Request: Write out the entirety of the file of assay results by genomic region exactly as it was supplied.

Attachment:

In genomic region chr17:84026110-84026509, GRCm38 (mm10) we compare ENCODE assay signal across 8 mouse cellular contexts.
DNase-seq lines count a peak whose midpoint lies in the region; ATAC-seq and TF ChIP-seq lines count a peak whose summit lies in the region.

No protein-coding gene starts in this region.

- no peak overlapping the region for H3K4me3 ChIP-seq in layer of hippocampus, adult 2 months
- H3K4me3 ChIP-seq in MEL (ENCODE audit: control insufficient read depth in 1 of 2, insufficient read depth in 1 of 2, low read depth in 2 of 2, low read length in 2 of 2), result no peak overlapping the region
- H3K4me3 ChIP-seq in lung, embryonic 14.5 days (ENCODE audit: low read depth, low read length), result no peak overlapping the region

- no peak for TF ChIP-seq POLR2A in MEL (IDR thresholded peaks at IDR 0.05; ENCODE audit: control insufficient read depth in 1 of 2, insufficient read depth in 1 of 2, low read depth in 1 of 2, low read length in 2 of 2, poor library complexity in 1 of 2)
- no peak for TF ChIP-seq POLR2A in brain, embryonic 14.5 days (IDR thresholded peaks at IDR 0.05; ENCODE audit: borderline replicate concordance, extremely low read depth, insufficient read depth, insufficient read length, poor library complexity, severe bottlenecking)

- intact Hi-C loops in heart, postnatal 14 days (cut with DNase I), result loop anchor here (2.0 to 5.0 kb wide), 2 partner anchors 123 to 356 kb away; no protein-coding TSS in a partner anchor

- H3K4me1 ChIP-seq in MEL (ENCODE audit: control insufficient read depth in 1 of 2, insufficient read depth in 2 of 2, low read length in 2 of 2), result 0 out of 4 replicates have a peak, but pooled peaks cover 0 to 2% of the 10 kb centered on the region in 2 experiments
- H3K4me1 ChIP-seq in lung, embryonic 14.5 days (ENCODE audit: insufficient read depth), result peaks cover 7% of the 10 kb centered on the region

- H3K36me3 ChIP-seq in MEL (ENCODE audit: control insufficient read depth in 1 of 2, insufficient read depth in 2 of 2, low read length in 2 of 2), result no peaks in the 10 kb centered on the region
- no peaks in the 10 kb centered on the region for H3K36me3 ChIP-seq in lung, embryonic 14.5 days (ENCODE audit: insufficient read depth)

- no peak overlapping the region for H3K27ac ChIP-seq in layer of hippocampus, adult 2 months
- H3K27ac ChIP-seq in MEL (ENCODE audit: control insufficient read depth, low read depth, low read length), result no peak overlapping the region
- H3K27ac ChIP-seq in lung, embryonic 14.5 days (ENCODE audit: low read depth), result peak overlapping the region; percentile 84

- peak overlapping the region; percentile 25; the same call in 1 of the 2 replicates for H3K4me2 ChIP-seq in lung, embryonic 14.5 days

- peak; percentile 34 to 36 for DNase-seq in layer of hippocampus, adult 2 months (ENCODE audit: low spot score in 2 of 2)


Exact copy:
In genomic region chr17:84026110-84026509, GRCm38 (mm10) we compare ENCODE assay signal across 8 mouse cellular contexts.
DNase-seq lines count a peak whose midpoint lies in the region; ATAC-seq and TF ChIP-seq lines count a peak whose summit lies in the region.

No protein-coding gene starts in this region.

- no peak overlapping the region for H3K4me3 ChIP-seq in layer of hippocampus, adult 2 months
- H3K4me3 ChIP-seq in MEL (ENCODE audit: control insufficient read depth in 1 of 2, insufficient read depth in 1 of 2, low read depth in 2 of 2, low read length in 2 of 2), result no peak overlapping the region
- H3K4me3 ChIP-seq in lung, embryonic 14.5 days (ENCODE audit: low read depth, low read length), result no peak overlapping the region

- no peak for TF ChIP-seq POLR2A in MEL (IDR thresholded peaks at IDR 0.05; ENCODE audit: control insufficient read depth in 1 of 2, insufficient read depth in 1 of 2, low read depth in 1 of 2, low read length in 2 of 2, poor library complexity in 1 of 2)
- no peak for TF ChIP-seq POLR2A in brain, embryonic 14.5 days (IDR thresholded peaks at IDR 0.05; ENCODE audit: borderline replicate concordance, extremely low read depth, insufficient read depth, insufficient read length, poor library complexity, severe bottlenecking)

- intact Hi-C loops in heart, postnatal 14 days (cut with DNase I), result loop anchor here (2.0 to 5.0 kb wide), 2 partner anchors 123 to 356 kb away; no protein-coding TSS in a partner anchor

- H3K4me1 ChIP-seq in MEL (ENCODE audit: control insufficient read depth in 1 of 2, insufficient read depth in 2 of 2, low read length in 2 of 2), result 0 out of 4 replicates have a peak, but pooled peaks cover 0 to 2% of the 10 kb centered on the region in 2 experiments
- H3K4me1 ChIP-seq in lung, embryonic 14.5 days (ENCODE audit: insufficient read depth), result peaks cover 7% of the 10 kb centered on the region

- H3K36me3 ChIP-seq in MEL (ENCODE audit: control insufficient read depth in 1 of 2, insufficient read depth in 2 of 2, low read length in 2 of 2), result no peaks in the 10 kb centered on the region
- no peaks in the 10 kb centered on the region for H3K36me3 ChIP-seq in lung, embryonic 14.5 days (ENCODE audit: insufficient read depth)

- no peak overlapping the region for H3K27ac ChIP-seq in layer of hippocampus, adult 2 months
- H3K27ac ChIP-seq in MEL (ENCODE audit: control insufficient read depth, low read depth, low read length), result no peak overlapping the region
- H3K27ac ChIP-seq in lung, embryonic 14.5 days (ENCODE audit: low read depth), result peak overlapping the region; percentile 84

- peak overlapping the region; percentile 25; the same call in 1 of the 2 replicates for H3K4me2 ChIP-seq in lung, embryonic 14.5 days

- peak; percentile 34 to 36 for DNase-seq in layer of hippocampus, adult 2 months (ENCODE audit: low spot score in 2 of 2)